Some men effortlessly exude style. Everything they wear looks good on them be it denim jeans, a casual jacket and trousers combination or a sharp suit. Sartorial elegance is their middle name.
Others, whom the fashion gods looked less favourably on, do not make the grade. They break the style commandments all the time, worse still, many of them do not even know that these rules exist.
They opt for styles which do not suit them, mistakenly believe that cheap always means cheerful and opt for novelty looks in the foolish belief they are making a statement (they are - one that screams fashion disaster! ).
If you are tired of being a clothing catastrophe and want to makeover your image, then this is the perfect season to showcase your new look. Autumn is a time when the shops are full of stylish new collections. Unlike summer when novelty looks and bright colours abound and it is easy to get carried away and make a fashion faux pas this season offers an easier route to understated style.
So now is your chance to make that first move and develop a trademark look. It will be worth your while. About 55 per cent of first impressions are based on appearance, such as how you dress, grooming and body language.
While you cannot buy style - it really is a mixture of what you wear and how you carry yourself - you can make smart decisions which will ensure you look good. You do not need to spend a fortune. All that is required is an ability to maximise your good points, a flair for mixing and matching which will extend your wardrobe and a keen eye for accessories which will revitalise jaded outfits or add panache to the season’s newest looks.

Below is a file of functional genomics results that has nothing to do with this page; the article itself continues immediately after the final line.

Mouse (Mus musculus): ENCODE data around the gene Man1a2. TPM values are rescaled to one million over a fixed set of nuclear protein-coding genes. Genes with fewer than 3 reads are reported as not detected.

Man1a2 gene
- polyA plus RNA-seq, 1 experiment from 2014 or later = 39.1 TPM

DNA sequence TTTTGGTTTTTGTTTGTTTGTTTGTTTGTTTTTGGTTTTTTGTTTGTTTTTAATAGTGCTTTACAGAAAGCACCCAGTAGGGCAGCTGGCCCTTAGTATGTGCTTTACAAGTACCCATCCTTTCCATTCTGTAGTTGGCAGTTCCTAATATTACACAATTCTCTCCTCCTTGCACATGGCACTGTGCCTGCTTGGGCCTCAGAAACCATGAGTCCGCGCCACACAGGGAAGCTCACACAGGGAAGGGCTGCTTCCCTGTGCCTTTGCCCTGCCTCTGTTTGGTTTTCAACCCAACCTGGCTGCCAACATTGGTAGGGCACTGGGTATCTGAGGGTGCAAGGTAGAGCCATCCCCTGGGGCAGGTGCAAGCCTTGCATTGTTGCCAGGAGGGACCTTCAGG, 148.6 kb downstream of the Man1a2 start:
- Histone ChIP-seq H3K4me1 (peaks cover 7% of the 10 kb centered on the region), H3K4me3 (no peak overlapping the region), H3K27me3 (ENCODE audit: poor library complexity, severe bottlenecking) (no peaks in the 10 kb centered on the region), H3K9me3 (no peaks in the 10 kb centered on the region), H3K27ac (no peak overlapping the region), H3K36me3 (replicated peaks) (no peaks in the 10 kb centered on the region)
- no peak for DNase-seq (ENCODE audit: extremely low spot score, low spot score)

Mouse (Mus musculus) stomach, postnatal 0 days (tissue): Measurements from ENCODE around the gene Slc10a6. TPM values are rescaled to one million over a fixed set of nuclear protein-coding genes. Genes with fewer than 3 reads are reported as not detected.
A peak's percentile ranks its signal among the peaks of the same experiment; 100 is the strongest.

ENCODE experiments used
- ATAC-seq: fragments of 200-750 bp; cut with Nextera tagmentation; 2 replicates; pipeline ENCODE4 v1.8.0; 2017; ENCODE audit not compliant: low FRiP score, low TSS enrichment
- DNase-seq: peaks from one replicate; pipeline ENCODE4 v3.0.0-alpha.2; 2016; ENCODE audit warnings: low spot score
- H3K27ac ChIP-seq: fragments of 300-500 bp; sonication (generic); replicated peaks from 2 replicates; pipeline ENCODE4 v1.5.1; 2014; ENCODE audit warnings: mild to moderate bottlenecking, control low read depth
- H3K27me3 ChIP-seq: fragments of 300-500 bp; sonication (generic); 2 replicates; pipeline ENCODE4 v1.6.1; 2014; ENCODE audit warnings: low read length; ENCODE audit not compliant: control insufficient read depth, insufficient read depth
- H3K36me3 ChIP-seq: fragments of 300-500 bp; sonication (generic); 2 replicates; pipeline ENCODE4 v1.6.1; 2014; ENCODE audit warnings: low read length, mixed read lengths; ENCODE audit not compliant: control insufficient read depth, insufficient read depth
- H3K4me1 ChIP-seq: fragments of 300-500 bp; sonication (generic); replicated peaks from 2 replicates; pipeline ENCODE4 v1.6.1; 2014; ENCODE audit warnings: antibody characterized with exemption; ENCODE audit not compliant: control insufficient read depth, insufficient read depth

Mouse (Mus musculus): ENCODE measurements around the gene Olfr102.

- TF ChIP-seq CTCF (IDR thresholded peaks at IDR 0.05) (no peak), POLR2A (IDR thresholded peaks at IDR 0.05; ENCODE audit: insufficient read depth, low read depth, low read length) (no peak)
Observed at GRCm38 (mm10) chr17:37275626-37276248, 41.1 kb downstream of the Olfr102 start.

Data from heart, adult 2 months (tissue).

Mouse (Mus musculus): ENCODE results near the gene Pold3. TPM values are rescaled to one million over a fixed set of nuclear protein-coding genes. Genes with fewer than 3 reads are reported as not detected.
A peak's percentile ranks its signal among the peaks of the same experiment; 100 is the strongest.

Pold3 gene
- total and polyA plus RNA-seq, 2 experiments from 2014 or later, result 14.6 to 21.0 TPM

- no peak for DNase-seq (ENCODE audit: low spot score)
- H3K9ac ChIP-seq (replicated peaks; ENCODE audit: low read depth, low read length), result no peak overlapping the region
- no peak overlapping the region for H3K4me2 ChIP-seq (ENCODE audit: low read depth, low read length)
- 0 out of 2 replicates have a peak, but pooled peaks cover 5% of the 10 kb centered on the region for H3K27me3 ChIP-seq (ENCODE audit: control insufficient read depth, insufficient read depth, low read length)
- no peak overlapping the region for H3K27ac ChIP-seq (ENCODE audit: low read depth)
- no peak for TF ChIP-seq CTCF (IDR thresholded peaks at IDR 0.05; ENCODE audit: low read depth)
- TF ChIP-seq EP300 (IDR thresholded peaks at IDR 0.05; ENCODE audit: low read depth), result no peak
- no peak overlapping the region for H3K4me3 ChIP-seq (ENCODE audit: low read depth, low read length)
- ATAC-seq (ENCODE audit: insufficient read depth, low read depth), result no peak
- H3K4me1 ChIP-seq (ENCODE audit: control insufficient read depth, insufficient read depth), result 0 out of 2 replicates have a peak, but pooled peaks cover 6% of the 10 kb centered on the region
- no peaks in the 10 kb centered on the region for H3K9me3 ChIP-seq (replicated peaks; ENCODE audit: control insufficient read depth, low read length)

What are the golden rules for dressing well and what pitfalls should you avoid?
Image consultant Mary Hearne says if you ask the majority of men what is their nightmare location they will tell you it’s the men’s changing room in shops. Suddenly they are alone with a number of outfits and find it difficult to asssess their potential much less make a final decision whether to buy something or return it to the rail.
“Men tend to think only in terms of short, regular, long, extra large, large, medium or small. But to be a smart shopper and to avoid mistakes they need to consider three important factors - proportion, body shape, height/scale,” she says.
“Understanding your proportions [this is the length of your body versus that of your leg] is key to putting your clothes together and looking balanced. The Irish male tends to have a long body and short legs, relative to his all over height. The mistake is to wear turn-ups on trousers, this will make your leg look even shorter and create a total imbalance. Jackets that button low down will make the legs look even shorter, the best look is the high button and single breasted.”
She advises men to remember the golden rule - always close the middle button, sometimes the top, never the lower.
If your arms are short do have the sleeves adjusted as the most common mistake (just look at a photograph of a group of men ) is sleeves that are too long, she says.